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THE SEXY SCIENCE BEHIND CHOCOLATE

AS EXPRESSED THROUGH A PLAYLIST OF PURE PLEASURE

The mysteries of chocolate have long mesmerised humanity. Its powers of seduction reach way beyond a spell of velvety nostalgia or an enchanting caress of the tongue. Chocolate connects with us on a molecular level, as though put on this earth for no other reason than to bring us pure pleasure. And this isn’t just down to opinion. It’s science.

The Mayans were the first to discover chocolate. In fact, it’s where the name comes from: Xocolatl. Without trying to pronounce its slew of letters, it’s easy to see the relation. But bonbons, bars and brownies came later. Much later. Back then, they enjoyed chocolate in the form of a hot, spicy drink made from cocoa beans. They were onto something.
 
“After all this time, chocolate is still a mystery to us,” says Stephanie Ceronio, one of South Africa’s most exciting chocolatiers and owner of Jackrabbit Chocolate Studio. “When you work with it, chocolate has just as much of an effect on you as you have on it. The sight of chocolate, the smell, the taste – it’s all linked to an inborn emotion – whether happy or sad.”
 
Emotions, of course, are all down to chemistry. Chocolate, like coffee, changes its properties depending on its state – whether it’s fermented or roasted, heavier in cocoa butter or lighter in cocoa liquor – and reacts with your body in various different ways.
 
More so than any other food, we react to chocolate in an almost primordial way. We don’t need to think about it to appreciate it. Our bodies crave it. “How many times have you heard someone say, ‘I’d give anything for a chocolate right now?’” asks Stephanie. “The satisfaction you get from chocolate is almost orgasmic. You might not remember the moment for very long afterwards, but then you crave it again.”
 
Why is that? To navigate the sexy science behind chocolate, put on a perky playlist, get that box of chocolates you’ve been saving for a bit of me-time out from its hiding place, and let’s explore…

DON’T GO BREAKING MY HEART
Chocolate is there when a heart breaks and even more so when it mends. Seriously, though, dark chocolate in particular increases blood flow to the heart, which is, quite literally, heart-warming. So, get yourself that slab of 70%, put on some Elton John and dance yourself out of your heartbreak – even when by dancing you mean sitting on a chaise longue while staring out at the rain while nibbling on your favourite corner of cocoa heaven.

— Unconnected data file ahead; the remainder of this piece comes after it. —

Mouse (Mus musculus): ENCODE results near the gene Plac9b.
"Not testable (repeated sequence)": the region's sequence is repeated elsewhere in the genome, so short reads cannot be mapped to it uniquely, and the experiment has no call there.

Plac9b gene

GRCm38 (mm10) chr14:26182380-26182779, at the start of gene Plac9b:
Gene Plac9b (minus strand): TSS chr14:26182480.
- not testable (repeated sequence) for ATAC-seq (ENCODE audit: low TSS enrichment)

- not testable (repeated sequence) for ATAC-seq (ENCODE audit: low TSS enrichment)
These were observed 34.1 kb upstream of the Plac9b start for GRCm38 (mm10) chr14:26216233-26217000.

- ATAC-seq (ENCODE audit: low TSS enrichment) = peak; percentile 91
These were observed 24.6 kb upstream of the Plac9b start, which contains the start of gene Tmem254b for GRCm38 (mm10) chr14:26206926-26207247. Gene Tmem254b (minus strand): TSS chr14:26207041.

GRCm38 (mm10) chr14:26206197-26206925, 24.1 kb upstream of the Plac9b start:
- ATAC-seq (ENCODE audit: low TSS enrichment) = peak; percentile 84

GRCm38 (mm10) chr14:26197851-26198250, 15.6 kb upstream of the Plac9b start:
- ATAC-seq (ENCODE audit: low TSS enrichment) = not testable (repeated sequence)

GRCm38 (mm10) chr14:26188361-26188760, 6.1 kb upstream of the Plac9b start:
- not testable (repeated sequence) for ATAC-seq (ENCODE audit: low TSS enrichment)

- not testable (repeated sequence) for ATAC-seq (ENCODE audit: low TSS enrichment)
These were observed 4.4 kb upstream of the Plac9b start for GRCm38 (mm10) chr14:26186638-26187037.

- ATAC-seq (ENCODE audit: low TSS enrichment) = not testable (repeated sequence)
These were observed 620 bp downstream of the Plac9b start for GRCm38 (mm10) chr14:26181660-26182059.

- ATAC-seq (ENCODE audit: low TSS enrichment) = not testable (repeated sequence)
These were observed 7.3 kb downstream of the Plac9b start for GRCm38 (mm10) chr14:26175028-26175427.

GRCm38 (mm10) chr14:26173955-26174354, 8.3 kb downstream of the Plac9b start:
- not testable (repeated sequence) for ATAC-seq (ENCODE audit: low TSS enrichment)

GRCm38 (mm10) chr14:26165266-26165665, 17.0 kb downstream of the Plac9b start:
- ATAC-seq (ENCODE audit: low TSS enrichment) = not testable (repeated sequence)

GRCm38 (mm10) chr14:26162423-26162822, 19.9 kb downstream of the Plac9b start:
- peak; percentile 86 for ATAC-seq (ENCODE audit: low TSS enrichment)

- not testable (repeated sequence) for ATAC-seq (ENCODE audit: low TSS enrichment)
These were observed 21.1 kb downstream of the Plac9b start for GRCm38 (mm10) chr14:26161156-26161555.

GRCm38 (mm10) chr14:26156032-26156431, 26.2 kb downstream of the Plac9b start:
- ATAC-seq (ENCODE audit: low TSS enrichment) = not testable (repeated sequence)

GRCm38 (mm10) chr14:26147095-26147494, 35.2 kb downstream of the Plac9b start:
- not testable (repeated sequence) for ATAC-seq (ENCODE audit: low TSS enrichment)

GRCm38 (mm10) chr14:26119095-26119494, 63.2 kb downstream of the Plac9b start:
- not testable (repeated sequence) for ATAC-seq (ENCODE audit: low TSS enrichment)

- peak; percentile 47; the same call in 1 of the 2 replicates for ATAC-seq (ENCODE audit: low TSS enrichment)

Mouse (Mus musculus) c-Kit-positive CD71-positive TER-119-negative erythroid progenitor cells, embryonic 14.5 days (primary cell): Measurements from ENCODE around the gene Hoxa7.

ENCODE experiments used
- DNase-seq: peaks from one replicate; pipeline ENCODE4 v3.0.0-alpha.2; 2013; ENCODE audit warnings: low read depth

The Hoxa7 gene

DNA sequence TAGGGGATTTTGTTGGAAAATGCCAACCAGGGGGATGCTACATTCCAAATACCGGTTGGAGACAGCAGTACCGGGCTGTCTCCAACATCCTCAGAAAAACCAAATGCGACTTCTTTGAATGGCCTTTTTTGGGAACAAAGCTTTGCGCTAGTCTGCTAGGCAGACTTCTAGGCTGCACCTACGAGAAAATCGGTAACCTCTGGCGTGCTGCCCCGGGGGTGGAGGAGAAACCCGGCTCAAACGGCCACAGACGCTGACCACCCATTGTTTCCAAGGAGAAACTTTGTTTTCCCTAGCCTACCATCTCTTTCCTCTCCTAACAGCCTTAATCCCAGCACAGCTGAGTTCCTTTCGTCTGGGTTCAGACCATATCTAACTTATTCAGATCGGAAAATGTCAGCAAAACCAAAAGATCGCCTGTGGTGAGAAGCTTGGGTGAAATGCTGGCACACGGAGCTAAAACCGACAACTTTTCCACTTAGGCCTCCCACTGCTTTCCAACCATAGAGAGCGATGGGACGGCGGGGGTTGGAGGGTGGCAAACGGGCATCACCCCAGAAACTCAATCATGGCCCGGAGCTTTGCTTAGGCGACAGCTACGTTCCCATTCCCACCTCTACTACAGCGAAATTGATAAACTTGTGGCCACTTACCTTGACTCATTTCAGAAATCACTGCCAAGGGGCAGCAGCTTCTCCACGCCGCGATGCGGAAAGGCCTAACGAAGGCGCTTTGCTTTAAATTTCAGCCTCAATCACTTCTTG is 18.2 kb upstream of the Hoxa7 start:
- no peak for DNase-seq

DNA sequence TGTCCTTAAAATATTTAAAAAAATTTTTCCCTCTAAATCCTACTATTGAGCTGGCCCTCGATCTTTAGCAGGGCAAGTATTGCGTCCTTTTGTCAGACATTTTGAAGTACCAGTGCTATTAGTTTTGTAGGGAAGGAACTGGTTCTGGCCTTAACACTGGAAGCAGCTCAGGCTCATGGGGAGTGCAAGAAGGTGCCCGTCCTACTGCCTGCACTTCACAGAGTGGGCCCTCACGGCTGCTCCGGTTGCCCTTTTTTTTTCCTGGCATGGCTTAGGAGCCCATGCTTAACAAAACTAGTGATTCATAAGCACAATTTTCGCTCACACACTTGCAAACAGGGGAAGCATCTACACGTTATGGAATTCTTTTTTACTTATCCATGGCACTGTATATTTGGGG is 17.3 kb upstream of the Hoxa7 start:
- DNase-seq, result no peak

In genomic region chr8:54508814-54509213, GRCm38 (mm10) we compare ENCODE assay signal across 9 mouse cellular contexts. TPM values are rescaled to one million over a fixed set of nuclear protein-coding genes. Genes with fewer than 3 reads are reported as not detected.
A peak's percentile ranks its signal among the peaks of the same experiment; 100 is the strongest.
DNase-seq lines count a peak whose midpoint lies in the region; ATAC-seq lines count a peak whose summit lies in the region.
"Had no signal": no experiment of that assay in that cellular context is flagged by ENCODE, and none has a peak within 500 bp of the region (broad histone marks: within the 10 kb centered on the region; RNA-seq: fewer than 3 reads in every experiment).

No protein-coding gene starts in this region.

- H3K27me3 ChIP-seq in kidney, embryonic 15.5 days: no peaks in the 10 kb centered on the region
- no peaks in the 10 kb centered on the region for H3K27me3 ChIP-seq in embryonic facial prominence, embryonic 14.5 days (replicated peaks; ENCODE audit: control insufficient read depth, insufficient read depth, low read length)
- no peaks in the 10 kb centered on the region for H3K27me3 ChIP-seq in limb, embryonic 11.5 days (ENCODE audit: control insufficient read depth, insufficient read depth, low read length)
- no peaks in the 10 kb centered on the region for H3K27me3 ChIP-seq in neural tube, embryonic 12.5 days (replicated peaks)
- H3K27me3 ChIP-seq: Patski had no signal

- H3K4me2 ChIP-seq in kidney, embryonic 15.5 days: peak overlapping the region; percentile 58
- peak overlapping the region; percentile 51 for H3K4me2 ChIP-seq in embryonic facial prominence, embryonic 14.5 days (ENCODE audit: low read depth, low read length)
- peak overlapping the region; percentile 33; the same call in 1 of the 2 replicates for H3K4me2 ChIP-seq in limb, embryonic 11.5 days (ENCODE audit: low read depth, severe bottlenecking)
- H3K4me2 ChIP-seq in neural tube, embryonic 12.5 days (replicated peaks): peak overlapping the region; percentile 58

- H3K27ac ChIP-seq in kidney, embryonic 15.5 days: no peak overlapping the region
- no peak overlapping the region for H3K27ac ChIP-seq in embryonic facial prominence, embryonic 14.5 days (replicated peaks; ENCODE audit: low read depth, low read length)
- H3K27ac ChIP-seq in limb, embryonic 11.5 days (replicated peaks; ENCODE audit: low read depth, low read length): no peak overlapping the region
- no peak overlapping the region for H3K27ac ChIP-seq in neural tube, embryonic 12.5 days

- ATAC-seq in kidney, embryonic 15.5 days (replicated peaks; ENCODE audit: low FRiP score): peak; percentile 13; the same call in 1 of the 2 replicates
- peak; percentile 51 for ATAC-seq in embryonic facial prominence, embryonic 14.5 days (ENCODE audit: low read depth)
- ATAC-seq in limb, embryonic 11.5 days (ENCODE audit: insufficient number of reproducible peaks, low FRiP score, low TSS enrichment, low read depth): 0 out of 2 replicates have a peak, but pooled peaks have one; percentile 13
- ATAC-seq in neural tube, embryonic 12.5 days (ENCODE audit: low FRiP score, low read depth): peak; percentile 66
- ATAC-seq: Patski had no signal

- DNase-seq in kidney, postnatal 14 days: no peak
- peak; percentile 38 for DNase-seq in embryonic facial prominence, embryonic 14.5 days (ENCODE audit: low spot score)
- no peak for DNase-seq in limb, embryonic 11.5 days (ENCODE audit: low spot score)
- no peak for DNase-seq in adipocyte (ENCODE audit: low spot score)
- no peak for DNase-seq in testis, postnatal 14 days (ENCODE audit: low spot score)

LET’S GET IT ON
Thanks to L-arginine, a component hidden in chocolate’s molecular structure, eating chocolate of any kind also increases blood flow to your sexy regions, triggering that frisky feeling you get just as you cue Barry White after sprinkling rose petals over silken sheets, fanned by billowing gossamer curtains, while the hot tub steams up the lens. If all this feels a bit too 80s music video to you, simply tear a slither of foil and snap off a block of Switzerland’s finest. It’s all you need.
 
DREAMING
To be clear, dreaming needn’t mean actual sleeping, and sleeping in this sense means more of a roll in the hay. But you already knew that, didn’t you? No one likes it tense and uneasy. To get you in the right frame of mind, you almost want to fall into a dreamlike, playful state, which is why massage is such a great form of foreplay. Just the smell of chocolate calls your theta brain waves to action, which triggers your relaxation hormone. It’s literally the stuff that dreams are made of.
 
WAKE ME UP BEFORE YOU GO-GO
We’re not talking double-tall flat white levels of caffeine, more like a strong cup of tea. But as much as it gets you to unwind, the caffeine in chocolate excites your adrenal glands into a sense of wilful anticipation. For what exactly? Well, that part is entirely up to you, but before you go-go, it might be of interest to know that chocolate melts at just below body temperature. Would a wink emoji be going too far?
 
TAKE MY BREATH AWAY
Did you know that the body contains something called a bliss molecule? You do now. Chocolate connects with your brain through its anandamide (pleased to meet you, bliss molecule) receptors, which creates that sense of euphoria one can only ascribe to those moments just after doing something… you really enjoy. In other words, something breath-taking.
 

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